2.3.            Our experience has shown that no issue in farming can be studied in isolation; approaches to address these challenges need to be systemic and to consider the multiple and complex interplay of a range of policy and market conditions, at this particularly challenging time. For example, the long-lasting TB outbreak crisis, significant and continuing land market challenges, succession problems within farm families, and the new imposition of an all-Wales Nitrate Vulnerable Zone, will be relevant influences acting alongside the uncertainties already discussed, for policy and market conditions. Frustration arises among farming communities when there is a lack of discussion of all these issues together, and farmers do not feel their voice is heard, or their position taken seriously, while their communities feel increasingly fragile and unrecognised (Lenormand, 2019; 2021; Morse, 2021). 


  1. What are the potential implications of free trade agreements for farmers in Wales? 


3.1.            The implications can be quite different depending on the nature of the free trade agreements (FTA) concluded with partners. In 2018, Dwyer stated that “the most likely changes in trading conditions would tend to disadvantage the competitive position of Welsh agriculture vis-à-vis its main current markets and trading competitors (particularly in sheep and beef).” With several FTAs now secured, we have a clearer picture of the position for Welsh agriculture. 


3.2.            Trade with the main trade partner - the EU. Although agricultural and agri-food goods can be traded without quotas or import duties, cross-border trade now requires additional paperwork and with it associated costs, to ensure compliance with local market rules. Large and homogenous consignments are relatively easy to send; but this is not so for smaller, mixed consignments, therefore limiting market accessibility particularly for small exporters from the UK to the EU. On this basis we can anticipate that lowest-added-value commodity exports will have been less negatively affected than higher-added-value quality Welsh food products like specialist cheeses or high-end, processed meat and vegetable products. If a negative change of context in EU agricultural markets arises, prices could be affected even more rapidly in the UK. The EU will maintain Common Agricultural Policy subsidies with the Basic Payment Scheme as an income safety net for EU farmers. This puts UK farmers at a competitive disadvantage: there is a risk that the EU could thereby seek to sell cheaper agricultural products to the UK as a way to maintain its own market balance, using the subsidy system to undercut UK domestic production.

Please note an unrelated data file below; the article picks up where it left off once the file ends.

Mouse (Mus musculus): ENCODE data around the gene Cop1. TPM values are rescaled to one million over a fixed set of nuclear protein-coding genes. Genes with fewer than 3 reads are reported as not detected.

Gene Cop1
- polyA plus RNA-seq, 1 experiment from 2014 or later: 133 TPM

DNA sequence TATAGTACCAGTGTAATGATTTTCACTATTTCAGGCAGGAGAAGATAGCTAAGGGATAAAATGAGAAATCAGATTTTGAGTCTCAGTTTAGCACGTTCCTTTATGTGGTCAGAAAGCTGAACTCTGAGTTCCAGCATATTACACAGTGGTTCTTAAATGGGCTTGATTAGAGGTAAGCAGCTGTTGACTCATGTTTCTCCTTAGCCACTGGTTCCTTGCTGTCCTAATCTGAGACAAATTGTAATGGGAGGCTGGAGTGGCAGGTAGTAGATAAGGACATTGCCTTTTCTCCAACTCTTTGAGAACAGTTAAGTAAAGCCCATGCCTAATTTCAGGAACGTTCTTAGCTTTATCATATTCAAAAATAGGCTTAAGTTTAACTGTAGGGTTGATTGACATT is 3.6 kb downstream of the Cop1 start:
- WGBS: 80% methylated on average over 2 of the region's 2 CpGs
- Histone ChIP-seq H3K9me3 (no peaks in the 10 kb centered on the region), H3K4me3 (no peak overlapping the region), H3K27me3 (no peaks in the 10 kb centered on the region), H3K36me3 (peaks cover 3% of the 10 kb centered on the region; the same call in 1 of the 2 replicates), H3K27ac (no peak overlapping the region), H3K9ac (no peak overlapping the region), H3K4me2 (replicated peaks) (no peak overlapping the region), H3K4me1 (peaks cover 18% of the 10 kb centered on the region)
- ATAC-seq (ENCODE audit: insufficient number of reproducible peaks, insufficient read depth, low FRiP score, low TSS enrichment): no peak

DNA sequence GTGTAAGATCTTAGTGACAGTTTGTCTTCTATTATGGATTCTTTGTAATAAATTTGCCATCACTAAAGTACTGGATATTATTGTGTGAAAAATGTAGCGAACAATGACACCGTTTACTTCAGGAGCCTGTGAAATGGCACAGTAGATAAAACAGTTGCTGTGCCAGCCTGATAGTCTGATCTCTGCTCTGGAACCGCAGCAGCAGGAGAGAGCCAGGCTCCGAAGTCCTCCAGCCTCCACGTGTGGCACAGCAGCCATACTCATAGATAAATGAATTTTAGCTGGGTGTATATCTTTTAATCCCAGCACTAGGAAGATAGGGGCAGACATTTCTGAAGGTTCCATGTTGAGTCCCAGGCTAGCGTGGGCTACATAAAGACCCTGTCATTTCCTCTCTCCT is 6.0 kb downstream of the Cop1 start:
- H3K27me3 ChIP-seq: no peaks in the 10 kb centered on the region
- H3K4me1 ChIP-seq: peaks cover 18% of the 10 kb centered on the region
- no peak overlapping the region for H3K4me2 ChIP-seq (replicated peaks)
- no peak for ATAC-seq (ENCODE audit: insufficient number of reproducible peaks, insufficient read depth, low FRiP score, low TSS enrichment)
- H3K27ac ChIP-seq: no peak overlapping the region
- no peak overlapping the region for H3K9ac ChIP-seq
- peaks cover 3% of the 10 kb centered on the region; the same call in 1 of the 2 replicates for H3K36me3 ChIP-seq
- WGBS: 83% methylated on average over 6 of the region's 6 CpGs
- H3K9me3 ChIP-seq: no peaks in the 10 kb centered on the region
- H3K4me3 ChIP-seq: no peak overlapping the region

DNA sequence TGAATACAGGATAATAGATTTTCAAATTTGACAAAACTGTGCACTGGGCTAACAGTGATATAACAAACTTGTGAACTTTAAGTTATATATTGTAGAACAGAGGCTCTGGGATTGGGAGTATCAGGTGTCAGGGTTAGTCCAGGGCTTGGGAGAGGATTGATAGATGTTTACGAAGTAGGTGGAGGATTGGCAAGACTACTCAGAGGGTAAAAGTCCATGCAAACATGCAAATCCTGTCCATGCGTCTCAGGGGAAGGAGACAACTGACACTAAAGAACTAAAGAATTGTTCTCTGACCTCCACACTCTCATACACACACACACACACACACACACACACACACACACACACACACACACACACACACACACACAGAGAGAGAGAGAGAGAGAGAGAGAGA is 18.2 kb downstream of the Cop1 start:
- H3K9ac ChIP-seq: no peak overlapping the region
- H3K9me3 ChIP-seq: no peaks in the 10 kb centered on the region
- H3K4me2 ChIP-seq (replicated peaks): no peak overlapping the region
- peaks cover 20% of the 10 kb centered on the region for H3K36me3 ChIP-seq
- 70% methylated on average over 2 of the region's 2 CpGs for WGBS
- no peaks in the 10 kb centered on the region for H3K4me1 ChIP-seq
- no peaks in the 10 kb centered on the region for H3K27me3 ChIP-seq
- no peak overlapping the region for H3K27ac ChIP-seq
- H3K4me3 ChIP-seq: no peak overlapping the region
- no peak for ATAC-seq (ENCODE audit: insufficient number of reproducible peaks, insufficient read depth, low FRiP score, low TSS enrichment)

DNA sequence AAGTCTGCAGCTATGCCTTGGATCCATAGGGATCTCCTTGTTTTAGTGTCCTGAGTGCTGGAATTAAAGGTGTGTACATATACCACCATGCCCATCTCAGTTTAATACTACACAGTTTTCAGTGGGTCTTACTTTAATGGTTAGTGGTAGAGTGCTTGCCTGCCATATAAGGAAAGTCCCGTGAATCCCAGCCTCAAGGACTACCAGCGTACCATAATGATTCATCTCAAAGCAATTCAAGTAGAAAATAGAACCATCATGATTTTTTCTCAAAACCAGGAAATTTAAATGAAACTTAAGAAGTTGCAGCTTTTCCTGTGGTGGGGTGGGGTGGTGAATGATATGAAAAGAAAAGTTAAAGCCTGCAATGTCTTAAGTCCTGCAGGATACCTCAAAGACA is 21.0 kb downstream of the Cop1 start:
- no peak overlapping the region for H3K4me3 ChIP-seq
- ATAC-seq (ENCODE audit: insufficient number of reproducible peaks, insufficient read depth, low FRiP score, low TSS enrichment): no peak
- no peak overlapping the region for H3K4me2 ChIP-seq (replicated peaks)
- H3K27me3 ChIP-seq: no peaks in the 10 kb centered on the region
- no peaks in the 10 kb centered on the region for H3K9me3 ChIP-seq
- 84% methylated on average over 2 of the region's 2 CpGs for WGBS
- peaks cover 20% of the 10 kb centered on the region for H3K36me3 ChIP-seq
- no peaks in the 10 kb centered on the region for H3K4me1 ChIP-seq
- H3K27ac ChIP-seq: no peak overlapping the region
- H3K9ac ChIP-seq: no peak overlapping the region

3.3.            Trade with competing blocs. If there is no UK import safety net[1] Welsh farming could be undercut in terms of price. Where differing regulatory environments exist, cheaper, imported goods are likely to be favoured over Welsh products in the domestic market. Competition will depend on the type, quality and quantity of products and their prices. The recent UK FTAs with Australia and New Zealand pose such a risk; although these nations’ main export partner is currently China, a political or economic crisis in south Asia could see their principal export market shift to the UK, which would represent a significant pressure on domestic sheep producers, in particular.  Additionally, these deals do not guarantee Welsh producers access to additional exports. A lack of significant differentiation of Welsh products, combined with the lower costs of overseas production, makes Welsh produce generally unattractive for Australian and New Zealand domestic markets. Regulatory compliance is also a key issue here; to avoid unacceptable competition, each partner should be held to the same standards, including sanitary and phytosanitary and animal welfare regulations. 


3.4.            Trade deals have the potential to lead to a more competitive context for Welsh agriculture. They can help trigger wide scale land-use change as shown by the ERAMMP 2021 project findings (Emmett, et al., 2021). Adaptations are already being witnessed, particularly endangering the traditional management associated with hill farming. Therefore, deals must be carefully negotiated to ensure Welsh produce continues to remain attractive in the UK market; this could be improved by further differentiating Welsh produce through certifications, for example, Cambrian Mountain Lamb (Defra, 2021; Goodwin-Hawkins, et al. forthcoming).